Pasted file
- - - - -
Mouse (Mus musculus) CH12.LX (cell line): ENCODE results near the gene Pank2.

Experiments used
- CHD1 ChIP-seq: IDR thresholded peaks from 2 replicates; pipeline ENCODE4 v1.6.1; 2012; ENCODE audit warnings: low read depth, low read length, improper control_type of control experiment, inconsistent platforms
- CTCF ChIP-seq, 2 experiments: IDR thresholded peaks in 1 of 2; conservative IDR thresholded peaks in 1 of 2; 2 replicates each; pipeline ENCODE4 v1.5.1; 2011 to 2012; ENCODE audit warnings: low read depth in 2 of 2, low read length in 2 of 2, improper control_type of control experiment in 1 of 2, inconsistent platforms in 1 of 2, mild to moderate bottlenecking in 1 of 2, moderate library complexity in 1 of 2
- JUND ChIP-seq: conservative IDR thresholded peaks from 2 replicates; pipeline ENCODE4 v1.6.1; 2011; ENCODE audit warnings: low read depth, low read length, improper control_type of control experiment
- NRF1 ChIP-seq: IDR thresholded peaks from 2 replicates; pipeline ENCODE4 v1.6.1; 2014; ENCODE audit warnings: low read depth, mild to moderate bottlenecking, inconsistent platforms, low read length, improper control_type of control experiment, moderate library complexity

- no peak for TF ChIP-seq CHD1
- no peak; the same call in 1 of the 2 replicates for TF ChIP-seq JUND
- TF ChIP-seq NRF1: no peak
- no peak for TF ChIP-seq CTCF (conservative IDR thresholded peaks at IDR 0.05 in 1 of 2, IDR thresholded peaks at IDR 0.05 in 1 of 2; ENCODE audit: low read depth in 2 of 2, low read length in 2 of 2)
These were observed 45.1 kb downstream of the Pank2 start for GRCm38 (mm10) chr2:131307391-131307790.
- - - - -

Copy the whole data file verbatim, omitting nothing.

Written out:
Mouse (Mus musculus) CH12.LX (cell line): ENCODE results near the gene Pank2.

Experiments used
- CHD1 ChIP-seq: IDR thresholded peaks from 2 replicates; pipeline ENCODE4 v1.6.1; 2012; ENCODE audit warnings: low read depth, low read length, improper control_type of control experiment, inconsistent platforms
- CTCF ChIP-seq, 2 experiments: IDR thresholded peaks in 1 of 2; conservative IDR thresholded peaks in 1 of 2; 2 replicates each; pipeline ENCODE4 v1.5.1; 2011 to 2012; ENCODE audit warnings: low read depth in 2 of 2, low read length in 2 of 2, improper control_type of control experiment in 1 of 2, inconsistent platforms in 1 of 2, mild to moderate bottlenecking in 1 of 2, moderate library complexity in 1 of 2
- JUND ChIP-seq: conservative IDR thresholded peaks from 2 replicates; pipeline ENCODE4 v1.6.1; 2011; ENCODE audit warnings: low read depth, low read length, improper control_type of control experiment
- NRF1 ChIP-seq: IDR thresholded peaks from 2 replicates; pipeline ENCODE4 v1.6.1; 2014; ENCODE audit warnings: low read depth, mild to moderate bottlenecking, inconsistent platforms, low read length, improper control_type of control experiment, moderate library complexity

- no peak for TF ChIP-seq CHD1
- no peak; the same call in 1 of the 2 replicates for TF ChIP-seq JUND
- TF ChIP-seq NRF1: no peak
- no peak for TF ChIP-seq CTCF (conservative IDR thresholded peaks at IDR 0.05 in 1 of 2, IDR thresholded peaks at IDR 0.05 in 1 of 2; ENCODE audit: low read depth in 2 of 2, low read length in 2 of 2)
These were observed 45.1 kb downstream of the Pank2 start for GRCm38 (mm10) chr2:131307391-131307790.